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New product designs emerge from MPD capstone course

Students pitched to audience of faculty, guests, and peers

Students show their prototype to Professor Richard Lueptow (center).Students show their prototype to Professor Richard Lueptow (center).
Students created a subscription plan for an on-demand storage system called Stash.Students created a subscription plan for an on-demand storage system called Stash.
Students created a multifunctional bedside lamp called REST.Students created a multifunctional bedside lamp called REST.
A team of students designed an upscale personal cart called Relay.A team of students designed an upscale personal cart called Relay.
Students designed Catalyst Kids, a kit to connect parents and children through activities.Students designed Catalyst Kids, a kit to connect parents and children through activities.
A team of students designed govo, a smart self-care case for women struggling with infertility.A team of students designed govo, a smart self-care case for women struggling with infertility.
Students created a three-level induction cooking appliance called Counterchef.Students created a three-level induction cooking appliance called Counterchef.
Richard Lueptow (left) and Gordon Segal (right) examine a prototype with students.Richard Lueptow (left) and Gordon Segal (right) examine a prototype with students.

On June 2, students in the Master of Product Design and Development (mpd2) program presented their capstone projects before an audience of faculty, advisory board members, fellow students, and even a few potential investors at the Ford Motor Company Engineering Design Center on Northwestern's Evanston campus.

With guidance from Professor Richard Lueptow, the students integrated what they had learned throughout the mpd2 program, including industrial design, market research, marketing, and finance. Prompted to design a new product for the home, six teams of students designed products ranging from a kitchen appliance to a multifunctional lamp to a storage subscription service.

This year's capstone projects included:

"One of the most impressive changes in this year's products is the integration of smart phone apps into the products," said Lueptow. "The Stash product is built around an app-based delivery and storage service. This is the first truly service-based product developed in [this program]." He also pointed out that govo and REST incorporated an app into their product's overall design.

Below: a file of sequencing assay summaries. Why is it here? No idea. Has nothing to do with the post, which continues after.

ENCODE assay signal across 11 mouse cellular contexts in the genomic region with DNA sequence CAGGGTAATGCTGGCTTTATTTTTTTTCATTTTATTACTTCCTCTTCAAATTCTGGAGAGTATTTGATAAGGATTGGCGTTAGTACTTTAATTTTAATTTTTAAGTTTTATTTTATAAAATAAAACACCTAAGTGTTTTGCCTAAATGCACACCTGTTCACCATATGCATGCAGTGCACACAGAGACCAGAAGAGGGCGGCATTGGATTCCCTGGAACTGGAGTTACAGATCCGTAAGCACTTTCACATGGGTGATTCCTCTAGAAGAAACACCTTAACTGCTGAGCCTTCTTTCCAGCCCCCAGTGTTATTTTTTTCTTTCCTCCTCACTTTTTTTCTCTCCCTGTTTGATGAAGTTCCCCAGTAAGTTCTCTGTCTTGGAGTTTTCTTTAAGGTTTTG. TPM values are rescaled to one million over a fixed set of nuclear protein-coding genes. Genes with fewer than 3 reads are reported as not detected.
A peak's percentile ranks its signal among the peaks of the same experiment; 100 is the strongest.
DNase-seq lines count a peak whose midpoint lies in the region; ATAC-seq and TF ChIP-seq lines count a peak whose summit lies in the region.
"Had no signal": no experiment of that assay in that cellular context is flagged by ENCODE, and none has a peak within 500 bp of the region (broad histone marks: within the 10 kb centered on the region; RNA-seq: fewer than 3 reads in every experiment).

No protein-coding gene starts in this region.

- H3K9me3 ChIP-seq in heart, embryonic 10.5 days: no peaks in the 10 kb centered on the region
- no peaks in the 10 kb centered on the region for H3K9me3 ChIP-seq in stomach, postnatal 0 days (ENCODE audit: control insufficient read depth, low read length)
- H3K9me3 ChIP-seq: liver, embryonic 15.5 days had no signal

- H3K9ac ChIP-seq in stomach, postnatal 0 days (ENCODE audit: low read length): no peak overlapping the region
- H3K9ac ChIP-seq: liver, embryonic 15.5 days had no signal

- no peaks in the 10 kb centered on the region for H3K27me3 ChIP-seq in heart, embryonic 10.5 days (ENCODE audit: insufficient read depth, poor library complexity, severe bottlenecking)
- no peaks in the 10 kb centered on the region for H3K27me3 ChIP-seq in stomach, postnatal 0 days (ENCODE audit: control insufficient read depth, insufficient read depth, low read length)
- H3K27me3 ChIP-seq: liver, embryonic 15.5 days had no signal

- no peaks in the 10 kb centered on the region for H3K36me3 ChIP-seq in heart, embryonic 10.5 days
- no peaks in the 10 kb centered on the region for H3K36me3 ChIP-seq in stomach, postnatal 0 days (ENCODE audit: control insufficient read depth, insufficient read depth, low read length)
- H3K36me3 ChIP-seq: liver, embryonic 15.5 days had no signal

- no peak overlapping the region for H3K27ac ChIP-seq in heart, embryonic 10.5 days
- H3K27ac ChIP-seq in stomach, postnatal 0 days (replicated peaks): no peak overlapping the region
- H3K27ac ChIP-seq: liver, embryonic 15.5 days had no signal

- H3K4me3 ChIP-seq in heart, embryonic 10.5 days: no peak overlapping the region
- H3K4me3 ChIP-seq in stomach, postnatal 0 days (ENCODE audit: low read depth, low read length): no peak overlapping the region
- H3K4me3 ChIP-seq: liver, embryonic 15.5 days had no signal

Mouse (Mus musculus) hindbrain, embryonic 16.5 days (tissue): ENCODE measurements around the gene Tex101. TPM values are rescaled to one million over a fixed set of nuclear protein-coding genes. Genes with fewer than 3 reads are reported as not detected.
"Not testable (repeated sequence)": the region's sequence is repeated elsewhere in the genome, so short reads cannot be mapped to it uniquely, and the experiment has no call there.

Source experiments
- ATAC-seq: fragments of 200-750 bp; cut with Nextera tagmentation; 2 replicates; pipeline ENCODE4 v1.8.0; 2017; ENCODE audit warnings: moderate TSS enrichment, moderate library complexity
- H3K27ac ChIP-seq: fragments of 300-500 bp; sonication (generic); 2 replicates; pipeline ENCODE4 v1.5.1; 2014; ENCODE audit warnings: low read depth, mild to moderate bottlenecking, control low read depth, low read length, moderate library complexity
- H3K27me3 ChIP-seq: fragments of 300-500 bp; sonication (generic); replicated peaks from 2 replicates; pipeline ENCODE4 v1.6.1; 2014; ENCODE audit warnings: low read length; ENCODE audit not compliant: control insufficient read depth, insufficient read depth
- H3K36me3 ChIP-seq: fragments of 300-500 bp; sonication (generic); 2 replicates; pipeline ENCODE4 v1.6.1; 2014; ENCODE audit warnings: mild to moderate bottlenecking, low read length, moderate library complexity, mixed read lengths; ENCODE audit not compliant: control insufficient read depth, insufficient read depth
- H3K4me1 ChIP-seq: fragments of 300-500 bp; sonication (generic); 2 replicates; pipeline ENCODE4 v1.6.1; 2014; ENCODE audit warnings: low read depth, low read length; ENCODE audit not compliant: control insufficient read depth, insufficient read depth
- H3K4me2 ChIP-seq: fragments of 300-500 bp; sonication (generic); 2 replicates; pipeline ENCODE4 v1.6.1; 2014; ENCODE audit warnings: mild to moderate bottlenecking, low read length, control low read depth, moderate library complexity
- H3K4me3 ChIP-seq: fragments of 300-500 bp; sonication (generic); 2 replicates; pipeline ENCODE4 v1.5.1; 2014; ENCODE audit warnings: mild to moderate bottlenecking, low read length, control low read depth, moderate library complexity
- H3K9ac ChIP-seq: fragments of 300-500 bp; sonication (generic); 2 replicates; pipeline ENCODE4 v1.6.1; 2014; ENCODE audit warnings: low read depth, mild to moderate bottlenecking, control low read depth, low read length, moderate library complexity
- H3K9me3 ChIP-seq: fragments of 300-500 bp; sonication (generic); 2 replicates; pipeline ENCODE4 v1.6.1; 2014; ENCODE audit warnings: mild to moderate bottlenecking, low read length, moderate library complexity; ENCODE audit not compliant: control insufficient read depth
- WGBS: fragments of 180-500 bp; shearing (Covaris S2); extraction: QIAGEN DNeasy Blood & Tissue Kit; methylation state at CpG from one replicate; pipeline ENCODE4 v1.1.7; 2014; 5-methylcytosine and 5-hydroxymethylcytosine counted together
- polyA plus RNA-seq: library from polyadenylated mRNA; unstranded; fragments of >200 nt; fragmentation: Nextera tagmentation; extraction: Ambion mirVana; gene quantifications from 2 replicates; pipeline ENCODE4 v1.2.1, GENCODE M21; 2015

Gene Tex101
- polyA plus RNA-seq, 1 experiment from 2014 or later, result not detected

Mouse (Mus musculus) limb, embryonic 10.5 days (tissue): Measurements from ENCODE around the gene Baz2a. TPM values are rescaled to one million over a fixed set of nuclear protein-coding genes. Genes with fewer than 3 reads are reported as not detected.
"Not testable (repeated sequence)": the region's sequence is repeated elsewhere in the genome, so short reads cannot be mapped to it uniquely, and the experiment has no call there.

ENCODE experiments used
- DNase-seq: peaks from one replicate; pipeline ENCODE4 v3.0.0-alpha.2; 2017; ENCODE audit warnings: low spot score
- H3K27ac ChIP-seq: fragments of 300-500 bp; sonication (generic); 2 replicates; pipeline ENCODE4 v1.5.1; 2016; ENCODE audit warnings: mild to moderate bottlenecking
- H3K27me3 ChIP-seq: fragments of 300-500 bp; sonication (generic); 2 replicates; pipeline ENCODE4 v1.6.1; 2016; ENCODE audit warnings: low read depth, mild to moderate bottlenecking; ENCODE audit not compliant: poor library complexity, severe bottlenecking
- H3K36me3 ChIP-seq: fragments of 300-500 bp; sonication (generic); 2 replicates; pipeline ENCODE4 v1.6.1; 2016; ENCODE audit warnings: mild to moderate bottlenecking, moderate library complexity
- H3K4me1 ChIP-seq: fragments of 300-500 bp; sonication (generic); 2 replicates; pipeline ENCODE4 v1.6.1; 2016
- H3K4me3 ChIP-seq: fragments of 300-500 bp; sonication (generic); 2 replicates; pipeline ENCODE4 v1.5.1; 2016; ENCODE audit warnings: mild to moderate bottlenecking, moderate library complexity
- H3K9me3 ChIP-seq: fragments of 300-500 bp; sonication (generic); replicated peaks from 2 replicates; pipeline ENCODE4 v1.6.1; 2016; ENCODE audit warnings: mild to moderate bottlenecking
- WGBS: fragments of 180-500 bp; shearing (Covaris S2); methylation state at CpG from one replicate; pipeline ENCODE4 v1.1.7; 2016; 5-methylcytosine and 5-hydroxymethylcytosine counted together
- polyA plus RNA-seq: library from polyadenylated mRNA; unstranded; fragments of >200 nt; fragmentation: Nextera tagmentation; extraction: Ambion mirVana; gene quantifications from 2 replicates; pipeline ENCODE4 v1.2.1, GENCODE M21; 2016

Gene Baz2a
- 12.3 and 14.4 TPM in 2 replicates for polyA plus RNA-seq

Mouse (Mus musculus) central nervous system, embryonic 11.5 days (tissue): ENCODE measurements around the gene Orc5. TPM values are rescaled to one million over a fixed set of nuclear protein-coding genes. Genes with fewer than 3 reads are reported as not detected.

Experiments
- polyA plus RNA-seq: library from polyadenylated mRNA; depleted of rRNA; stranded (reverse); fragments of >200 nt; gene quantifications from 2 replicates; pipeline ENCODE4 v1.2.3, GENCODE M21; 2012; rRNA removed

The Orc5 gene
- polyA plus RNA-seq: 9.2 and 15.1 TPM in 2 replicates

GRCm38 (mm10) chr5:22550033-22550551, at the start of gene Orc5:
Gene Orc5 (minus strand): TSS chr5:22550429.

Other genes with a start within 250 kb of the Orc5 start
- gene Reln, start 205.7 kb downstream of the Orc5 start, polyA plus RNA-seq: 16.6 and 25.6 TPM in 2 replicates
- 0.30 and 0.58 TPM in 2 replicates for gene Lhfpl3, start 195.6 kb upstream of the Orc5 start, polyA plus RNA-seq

During her presentation for govo, a case for women struggling with infertility, Bridget McMullan explained how her team decided on the dimensions of their product. "It's small enough to fit into [the customer’s] purse but large enough to contain all her medications, injections, and thermometers," she said. The govo case is bluetooth-enabled,  so an app on the customer’s smartphone can send her reminders. 

Her teammate, Tracy Dubas, described what she liked most about working on a capstone project in the mpd2 program.

"The best part of mpdis getting to be hands-on, to take an idea from that first spark and then cultivate it into a fully formed product," said Dubas. "With the capstone, you get to see everything come together through the integration of three pillars: the design pillar that focuses on the creative, empathic, iterative, human-centered side of product development; the engineering pillar that focuses on the physical materials, the process, and the actual creation; and the business pillar that focuses on the practical financials, the patents, and the leadership skills. You get to integrate all your course learnings and put them into action."

Brandon Loss, an mpd2 student who helped design a sleep aid device called REST, explained how his team would like to market their product.

"We want to meet our target consumer where they're at, on their phone," said Loss. He added that they would plan to marketing with Instagram and Facebook to reach millennials who are staying up late while looking at their smartphones.

Loss praised Professor Lueptow for guiding the  mpd2 students through the course.

"Professor Lueptow does an incredible job of pulling six teams together in the final five weeks. It's hard to describe the process because you are just in it, and next thing you know it's week four and you are presenting a complete presentation to your peers for feedback leading into the final week," Loss said. "Having operated in a product development role for several years, I was familiar with the various stages of the process. However, the mpd2 program took me out of my engineering silo and made me walk a mile in the shoes of a designer, ethnographer, and marketer."

Jenni Billings, one of the mpd2 students who designed Counterchef, explained the concept behind her team's product design.

"We wanted something that can make your entire dinner and liberate you from the kitchen," Billings said. The Counterchef team added a silicone coating to the exterior of the cooking containers so that they could double as serving dishes.

While the product designs are a tangible takeaway from the capstone course, Dubas described the intangible value of teamwork as another key takeaway.

"Through this program, I realized how valuable collaboration is," said Dubas. "Just as any new product has many physical components that have to come together, like hinges, springs and circuits, so too does the product development process rely on multiple people's expertise and perspectives in order for a new product to be successfully realized."

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